By Rep. Joe McDonald
The concept is simple, yet it seems so hard for government to grasp: When you run out of money, quit spending.
One way or another, we’ve all been impacted by our recession the last few years. Most of us have made adjustments in our own budgets to make ends meet at home or with our businesses. But government always seems to be the last to react to economic changes and our state kept on spending as if it had been inoculated from the recession bug. Our commitments to spending rose by nearly 25 percent – to almost $39 billion – from the current two-year budget cycle to the next.
So here we are today, staring a $6.2 billion shortfall in the eyes. Most of our quick budget fixes like one-time cuts, delayed payments, reserve-fund spending and federal stimulus funding have been exhausted to erase prior shortfalls. That leaves us with difficult choices this session, but we’ve already started formulating a solution by introducing a bill which eliminates $1 billion of our shortfall.
This first phase includes a continuation of “unallotments” which received bipartisan approval at the end of the 2010 session. It reduces the deficit by removing $840 million of automatic increases set for next year, reduces funding for the Legislature and constitutional offices, sets Local Government Aid at current levels while leaving the current formula in place and permanently eliminates the program which uses tax dollars to subsidize political campaigns.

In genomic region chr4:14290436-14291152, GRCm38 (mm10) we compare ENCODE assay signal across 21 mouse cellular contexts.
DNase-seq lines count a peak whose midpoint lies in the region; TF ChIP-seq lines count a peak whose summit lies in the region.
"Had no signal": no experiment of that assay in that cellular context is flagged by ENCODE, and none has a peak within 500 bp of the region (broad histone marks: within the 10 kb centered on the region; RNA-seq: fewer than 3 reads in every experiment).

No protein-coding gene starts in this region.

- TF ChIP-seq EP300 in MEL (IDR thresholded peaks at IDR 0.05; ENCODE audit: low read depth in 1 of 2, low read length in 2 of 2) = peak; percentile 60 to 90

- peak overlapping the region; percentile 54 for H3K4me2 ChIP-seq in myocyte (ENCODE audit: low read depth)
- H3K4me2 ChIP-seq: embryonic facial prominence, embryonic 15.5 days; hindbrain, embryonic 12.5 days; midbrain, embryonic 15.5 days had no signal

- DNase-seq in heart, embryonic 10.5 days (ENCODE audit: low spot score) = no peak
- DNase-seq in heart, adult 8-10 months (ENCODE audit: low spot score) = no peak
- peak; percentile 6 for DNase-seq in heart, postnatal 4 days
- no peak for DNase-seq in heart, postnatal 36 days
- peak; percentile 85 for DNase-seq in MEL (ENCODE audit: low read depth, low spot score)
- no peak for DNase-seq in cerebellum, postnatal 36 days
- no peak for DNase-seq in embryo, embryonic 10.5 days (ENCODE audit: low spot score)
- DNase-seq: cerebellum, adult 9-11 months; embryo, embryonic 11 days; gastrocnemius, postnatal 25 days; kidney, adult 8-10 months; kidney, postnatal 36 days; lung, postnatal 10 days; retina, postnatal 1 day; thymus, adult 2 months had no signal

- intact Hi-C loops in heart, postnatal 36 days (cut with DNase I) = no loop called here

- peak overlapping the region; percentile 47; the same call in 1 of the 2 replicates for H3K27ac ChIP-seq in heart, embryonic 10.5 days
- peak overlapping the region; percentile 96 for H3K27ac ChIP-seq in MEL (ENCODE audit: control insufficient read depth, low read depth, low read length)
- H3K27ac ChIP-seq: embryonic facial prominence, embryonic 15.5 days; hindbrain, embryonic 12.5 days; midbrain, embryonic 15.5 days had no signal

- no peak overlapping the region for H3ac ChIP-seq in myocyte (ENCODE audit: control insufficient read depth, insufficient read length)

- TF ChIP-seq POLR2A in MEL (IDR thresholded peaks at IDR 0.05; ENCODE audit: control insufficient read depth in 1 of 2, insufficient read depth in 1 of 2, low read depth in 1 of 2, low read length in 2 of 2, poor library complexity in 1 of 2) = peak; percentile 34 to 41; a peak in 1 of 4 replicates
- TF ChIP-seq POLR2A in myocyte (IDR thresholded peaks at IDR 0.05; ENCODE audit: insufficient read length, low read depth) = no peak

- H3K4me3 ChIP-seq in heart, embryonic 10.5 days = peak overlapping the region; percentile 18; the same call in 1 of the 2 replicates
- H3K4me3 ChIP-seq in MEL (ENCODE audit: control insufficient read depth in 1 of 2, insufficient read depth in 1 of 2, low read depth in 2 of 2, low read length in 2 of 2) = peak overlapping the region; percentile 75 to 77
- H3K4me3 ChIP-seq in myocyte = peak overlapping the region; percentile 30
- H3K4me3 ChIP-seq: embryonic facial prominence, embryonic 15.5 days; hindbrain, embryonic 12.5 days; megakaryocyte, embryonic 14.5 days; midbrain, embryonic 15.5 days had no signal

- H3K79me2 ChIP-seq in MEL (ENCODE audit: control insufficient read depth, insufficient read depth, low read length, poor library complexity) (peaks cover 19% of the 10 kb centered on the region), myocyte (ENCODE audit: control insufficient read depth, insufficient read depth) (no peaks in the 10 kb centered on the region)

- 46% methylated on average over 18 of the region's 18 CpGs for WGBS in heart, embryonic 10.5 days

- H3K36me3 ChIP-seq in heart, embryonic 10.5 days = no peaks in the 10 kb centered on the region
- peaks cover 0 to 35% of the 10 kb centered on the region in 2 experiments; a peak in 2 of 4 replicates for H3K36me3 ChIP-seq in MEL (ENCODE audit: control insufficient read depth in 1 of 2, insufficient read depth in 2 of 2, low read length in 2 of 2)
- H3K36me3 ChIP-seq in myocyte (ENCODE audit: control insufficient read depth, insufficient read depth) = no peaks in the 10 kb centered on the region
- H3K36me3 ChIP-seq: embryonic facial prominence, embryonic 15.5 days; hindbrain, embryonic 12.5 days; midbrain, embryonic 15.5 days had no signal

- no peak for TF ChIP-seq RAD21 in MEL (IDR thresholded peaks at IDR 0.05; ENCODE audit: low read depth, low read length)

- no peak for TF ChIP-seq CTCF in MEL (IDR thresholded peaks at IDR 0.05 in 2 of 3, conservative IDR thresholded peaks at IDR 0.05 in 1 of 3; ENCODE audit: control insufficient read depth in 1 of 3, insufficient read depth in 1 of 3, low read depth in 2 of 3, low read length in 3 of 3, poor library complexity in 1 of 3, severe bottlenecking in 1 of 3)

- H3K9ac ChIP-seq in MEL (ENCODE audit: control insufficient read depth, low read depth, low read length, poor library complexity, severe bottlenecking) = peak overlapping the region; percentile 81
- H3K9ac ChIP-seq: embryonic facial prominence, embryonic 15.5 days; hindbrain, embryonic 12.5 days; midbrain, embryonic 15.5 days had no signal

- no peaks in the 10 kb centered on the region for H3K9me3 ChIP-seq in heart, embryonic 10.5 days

A key component gives the Minnesota Management and Budget Commissioner the directive to reduce state agency spending by $200 million. The idea is to bring an end to the practice of government offices frivolously spending what’s left at the end of a budget cycle so they can show a $0 balance and “validate” their level of funding for the future. That’s the epitome of government waste and we can’t afford to continue rewarding counterproductive budget practices like this.
The silver lining in our budget struggles is we do have an opportunity to take a step back and re-think how our state functions. We have $32 billion to work with in the upcoming cycle, a slight increase over the current budget. That is enough to support our priorities like K-12 education, public safety and care for our vulnerable citizens (including children, the elderly, the disabled and the poorest of the poor). But the state has made spending commitments to many additional areas and that will lead to some real challenges.
Some of the budget decisions we’ll make this session will be difficult, but they’re also necessary. I am confident our new leadership in the Legislature will help us get on track. If we don't all chip in and be part of the solution by embracing responsible changes, it’s going to start feeling a lot like California around here. And, no, I’m not talking about the weather.
Rep. McDonald can be reached at the Capitol by calling 651-296-4336. He is also available by email at firstname.lastname@example.org. His office is located at 523 State Office Building, 100 Rev. Dr. Martin Luther King, Jr. Blvd., St. Paul, MN 55155.